Thursday, November 3, 2011

Cooking with Greens: Gumbo Z'herbes

We get a lot of greens from our gardens on Brangus Lane and in Houston, and in Houston we also belong to a community-supported agriculture, or CSA. Every week we pick up our share of vegetables, and this time of year, greens are an important part of the harvest.  You know that greens are very good for you. The magnesium in them helps your mitochondria to work. The iron is good for your blood. The calcium is good for your bones. But sometimes it seems impossible to use all these greens! If only you could somehow sort of reduce them to a flavorful, nutritious essence...

Enter gumbo z'herbes, a concentrated, flavorful essence of greens. I first heard of this in a macrobiotic cooking class in Boston, of all places, where a classmate from Louisiana talked about it. The macrobiotic version, truth be told, was not all that great:  it was just chopped greens simmered in some water, maybe with an onion. I suspected that there was more to the original version.

Years later I saw a recipe for gumbo z'herbes in Gourmet magazine. The recipe I'm using today is adapted from the Gourmet recipe.  This version seems more authentic, as it calls for  ham hocks cooked for an hour to make a flavorful stock to cook the greens in. I also found a recipe in New Orleans Gumbos and Soups, by Kit Wohl.  The recipe in that book comes from a restaurant called Dooky Chase's, which I'd love to visit. This recipe has you boil the greens for thirty minutes, strain them, make a meat broth with a LOT of meat, and then a roux-thickened broth, to which you add the chopped greens and meat.  This recipe is probably even more authentic than the Gourmet recipe, but I prefer to cook my greens for a shorter period of time to preserve their vitamins and bright green color.

(Speaking of bright, green color: one thing that I've noticed about cooking with greens is that if you parboil the leaves whole for about 3-5 minutes, cool them, chop them finely, and then store the chopped, lightly-cooked greens in a bowl in the refrigerator, you will use them more in your everyday cooking. They are already prepped, and they look so good and colorful! You can simply saute these lightly-cooked greens in olive oil or butter, maybe with a sauteed onion, or add them to soups and stews at the end of the cooking. They could be folded into an omelet, a souffle batter, or a sauce.)

The basic idea for gumbo z'herbes is that you make a kind of thin soul food/cracker version of sauce veloute for its base, to which you add the cooked greens and meat. A classic French sauce veloute is a white sauce made with a fish or chicken broth stirred into a roux made with butter and flour. But in the South, we make our roux with pork fat of some kind, from bacon or lard or sausage, and our broth is made from ham hocks. The pig ruled Southern cuisine for most of our history.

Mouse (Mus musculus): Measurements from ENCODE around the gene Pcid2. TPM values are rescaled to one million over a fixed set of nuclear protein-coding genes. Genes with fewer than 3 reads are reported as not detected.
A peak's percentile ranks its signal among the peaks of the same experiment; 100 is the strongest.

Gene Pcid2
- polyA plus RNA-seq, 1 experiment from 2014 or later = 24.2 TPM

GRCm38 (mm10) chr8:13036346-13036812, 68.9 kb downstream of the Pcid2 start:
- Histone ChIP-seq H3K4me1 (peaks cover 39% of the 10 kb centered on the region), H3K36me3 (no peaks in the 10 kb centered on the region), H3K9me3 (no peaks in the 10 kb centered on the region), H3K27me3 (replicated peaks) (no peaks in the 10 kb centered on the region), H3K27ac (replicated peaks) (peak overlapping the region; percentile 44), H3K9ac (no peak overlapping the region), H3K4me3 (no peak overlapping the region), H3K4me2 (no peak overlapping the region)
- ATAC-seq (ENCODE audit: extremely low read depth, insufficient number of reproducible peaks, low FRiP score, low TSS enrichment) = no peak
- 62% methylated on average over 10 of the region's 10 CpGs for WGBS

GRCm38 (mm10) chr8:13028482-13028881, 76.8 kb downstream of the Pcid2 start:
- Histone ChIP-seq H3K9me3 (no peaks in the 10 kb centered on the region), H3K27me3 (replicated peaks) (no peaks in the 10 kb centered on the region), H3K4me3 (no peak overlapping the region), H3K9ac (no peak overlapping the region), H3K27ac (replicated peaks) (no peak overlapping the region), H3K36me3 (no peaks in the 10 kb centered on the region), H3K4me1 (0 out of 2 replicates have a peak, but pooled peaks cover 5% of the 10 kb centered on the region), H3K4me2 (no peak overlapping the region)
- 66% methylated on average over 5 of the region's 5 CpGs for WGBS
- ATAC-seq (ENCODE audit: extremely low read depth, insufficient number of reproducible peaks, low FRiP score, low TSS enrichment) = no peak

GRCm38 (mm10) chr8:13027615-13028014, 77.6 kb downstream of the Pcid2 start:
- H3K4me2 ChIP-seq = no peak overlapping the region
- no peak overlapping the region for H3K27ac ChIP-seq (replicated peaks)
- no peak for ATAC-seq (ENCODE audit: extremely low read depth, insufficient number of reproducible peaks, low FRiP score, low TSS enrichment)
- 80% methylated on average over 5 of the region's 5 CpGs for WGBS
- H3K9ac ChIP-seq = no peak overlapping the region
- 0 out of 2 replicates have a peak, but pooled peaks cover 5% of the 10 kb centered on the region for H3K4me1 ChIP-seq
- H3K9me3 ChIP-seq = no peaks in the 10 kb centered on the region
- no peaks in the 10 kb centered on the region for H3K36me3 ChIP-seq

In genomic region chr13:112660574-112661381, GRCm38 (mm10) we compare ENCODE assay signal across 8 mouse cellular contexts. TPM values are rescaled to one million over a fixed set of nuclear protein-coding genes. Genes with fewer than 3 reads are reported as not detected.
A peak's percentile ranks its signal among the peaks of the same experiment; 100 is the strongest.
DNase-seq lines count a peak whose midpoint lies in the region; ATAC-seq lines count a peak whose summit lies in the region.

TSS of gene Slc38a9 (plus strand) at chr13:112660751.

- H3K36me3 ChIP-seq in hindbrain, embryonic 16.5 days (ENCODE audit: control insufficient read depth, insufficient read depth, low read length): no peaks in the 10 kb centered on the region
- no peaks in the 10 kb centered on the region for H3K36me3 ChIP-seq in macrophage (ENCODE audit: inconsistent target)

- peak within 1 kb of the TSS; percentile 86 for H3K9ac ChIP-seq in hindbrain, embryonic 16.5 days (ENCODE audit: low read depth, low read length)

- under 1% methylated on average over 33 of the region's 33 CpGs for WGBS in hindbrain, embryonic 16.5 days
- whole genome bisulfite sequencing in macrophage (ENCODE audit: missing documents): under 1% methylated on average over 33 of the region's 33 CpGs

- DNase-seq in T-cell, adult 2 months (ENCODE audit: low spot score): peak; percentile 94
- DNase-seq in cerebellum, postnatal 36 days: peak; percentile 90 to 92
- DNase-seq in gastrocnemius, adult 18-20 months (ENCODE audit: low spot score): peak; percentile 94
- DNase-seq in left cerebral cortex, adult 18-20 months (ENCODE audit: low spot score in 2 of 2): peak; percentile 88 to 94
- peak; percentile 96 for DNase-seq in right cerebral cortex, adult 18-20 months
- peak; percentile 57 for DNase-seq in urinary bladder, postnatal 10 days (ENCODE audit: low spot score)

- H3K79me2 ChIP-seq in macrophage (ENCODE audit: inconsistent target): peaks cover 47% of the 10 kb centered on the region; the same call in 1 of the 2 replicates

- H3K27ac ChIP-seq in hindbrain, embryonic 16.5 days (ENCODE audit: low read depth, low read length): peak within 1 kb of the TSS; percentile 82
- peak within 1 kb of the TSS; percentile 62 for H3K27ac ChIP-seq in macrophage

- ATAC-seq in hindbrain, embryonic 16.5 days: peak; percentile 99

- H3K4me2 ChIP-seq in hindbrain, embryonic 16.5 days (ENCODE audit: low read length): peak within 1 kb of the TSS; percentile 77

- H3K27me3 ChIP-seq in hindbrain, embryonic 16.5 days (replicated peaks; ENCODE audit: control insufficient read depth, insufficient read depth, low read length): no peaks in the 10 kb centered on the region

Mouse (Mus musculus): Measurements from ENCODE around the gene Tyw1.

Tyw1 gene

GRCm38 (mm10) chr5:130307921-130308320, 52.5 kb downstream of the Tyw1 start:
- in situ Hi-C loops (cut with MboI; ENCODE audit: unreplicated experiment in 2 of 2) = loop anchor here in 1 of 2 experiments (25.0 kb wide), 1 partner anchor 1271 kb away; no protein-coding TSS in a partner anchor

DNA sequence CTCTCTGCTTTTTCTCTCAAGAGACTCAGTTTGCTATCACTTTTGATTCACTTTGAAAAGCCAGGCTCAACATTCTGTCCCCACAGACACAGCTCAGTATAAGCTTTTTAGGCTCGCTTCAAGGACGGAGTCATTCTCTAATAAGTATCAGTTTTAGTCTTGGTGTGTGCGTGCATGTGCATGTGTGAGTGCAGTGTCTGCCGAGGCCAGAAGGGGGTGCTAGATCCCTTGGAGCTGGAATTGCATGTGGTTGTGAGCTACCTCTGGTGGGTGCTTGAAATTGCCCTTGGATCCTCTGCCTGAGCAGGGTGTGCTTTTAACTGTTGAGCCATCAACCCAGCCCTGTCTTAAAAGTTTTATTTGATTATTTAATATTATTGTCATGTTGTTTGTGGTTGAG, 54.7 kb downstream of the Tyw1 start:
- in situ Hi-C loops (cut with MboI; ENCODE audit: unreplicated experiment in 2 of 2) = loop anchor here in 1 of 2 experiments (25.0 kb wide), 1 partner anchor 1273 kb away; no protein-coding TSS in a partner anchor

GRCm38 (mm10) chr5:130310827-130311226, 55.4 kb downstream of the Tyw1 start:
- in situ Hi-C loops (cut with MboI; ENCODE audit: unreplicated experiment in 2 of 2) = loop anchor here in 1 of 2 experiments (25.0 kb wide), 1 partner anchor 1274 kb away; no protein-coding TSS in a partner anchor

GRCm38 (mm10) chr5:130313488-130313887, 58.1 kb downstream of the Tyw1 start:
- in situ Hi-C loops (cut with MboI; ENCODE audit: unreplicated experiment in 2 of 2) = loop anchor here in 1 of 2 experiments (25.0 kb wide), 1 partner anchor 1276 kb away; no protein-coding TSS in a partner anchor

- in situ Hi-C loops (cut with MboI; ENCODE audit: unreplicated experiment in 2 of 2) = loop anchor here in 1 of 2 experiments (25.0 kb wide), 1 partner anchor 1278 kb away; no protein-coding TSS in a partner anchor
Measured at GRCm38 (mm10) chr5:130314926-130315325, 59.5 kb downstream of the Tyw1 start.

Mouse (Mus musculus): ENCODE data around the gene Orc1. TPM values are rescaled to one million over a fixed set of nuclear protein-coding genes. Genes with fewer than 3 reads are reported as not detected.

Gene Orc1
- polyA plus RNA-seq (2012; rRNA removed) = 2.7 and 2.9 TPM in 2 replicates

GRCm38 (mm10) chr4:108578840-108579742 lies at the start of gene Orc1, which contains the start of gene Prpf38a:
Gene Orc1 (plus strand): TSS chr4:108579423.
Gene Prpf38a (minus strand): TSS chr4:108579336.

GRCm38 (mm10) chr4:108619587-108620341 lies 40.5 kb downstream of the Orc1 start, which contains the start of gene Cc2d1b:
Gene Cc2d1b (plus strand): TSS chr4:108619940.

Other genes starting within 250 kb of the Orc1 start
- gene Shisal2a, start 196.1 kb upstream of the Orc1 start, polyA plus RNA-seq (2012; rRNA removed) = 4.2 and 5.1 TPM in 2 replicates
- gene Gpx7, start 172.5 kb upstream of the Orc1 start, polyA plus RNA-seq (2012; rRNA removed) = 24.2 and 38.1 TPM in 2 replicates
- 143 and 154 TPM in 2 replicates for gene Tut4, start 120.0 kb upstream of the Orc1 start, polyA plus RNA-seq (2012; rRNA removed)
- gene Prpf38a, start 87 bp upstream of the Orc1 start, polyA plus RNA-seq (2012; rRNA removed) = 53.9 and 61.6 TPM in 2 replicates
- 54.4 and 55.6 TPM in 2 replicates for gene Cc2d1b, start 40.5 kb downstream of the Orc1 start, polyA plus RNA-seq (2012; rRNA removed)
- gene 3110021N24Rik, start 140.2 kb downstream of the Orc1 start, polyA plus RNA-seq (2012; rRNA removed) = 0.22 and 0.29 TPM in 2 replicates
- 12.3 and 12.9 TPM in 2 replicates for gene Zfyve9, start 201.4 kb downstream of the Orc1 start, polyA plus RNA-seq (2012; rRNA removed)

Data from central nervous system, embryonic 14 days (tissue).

(There is also a classic French sauce called sauce bechamel, where milk is added to the butter and flour roux instead of broth. In the South, we call it sawmill gravy, and again, the roux is made of fat rendered from bacon or sausage.)

So here's my adapted, somewhat simplified, somewhat brighter-green gumbo z'herbes recipe.

2 lbs greens (I used mustard greens and sweet potato greens)
1/2 lb bacon or 1# ham hock
2 small habanero peppers
1 chopped onion
2 garlic cloves
1 bell pepper chopped
2 T butter or bacon fat
2 T flour

Bring 2 quarts of water to boil in a large pot. Put the greens in the pot, one bunch at a time. You may have to cook the greens in three batches to fit the bunches in the pot. Don't chop the greens before cooking: they have more flavor if they're boiled whole. Parboil each bunch of greens for about five minutes, then scoop the greens out and put them in a colander to cool. When they are cool, chop them.

When all the greens are cooked, put the bacon or ham hock and habaneros in the cooking water and simmer for one hour. Strain. Chop the bacon, and take the meat off the ham hock, and set aside.

Cook the onions, pepper, and garlic in the butter in a pot for about five minutes. Add the flour and cook, stirring, for 2-3 minutes. Add the broth in a slow stream, stirring constantly. It will begin to thicken. This is your cracker sauce veloute. Add the chopped greens and bacon. Simmer, uncovered, for about eight minutes. Season to taste with salt and vinegar.

You can puree the soup with an immersible blender after cooking if you want it to be really smooth and like essence de greens.

Garnish it with cream, sour cream, Tabasco sauce, and a side of sausage. You can serve it over rice or with cornbread.

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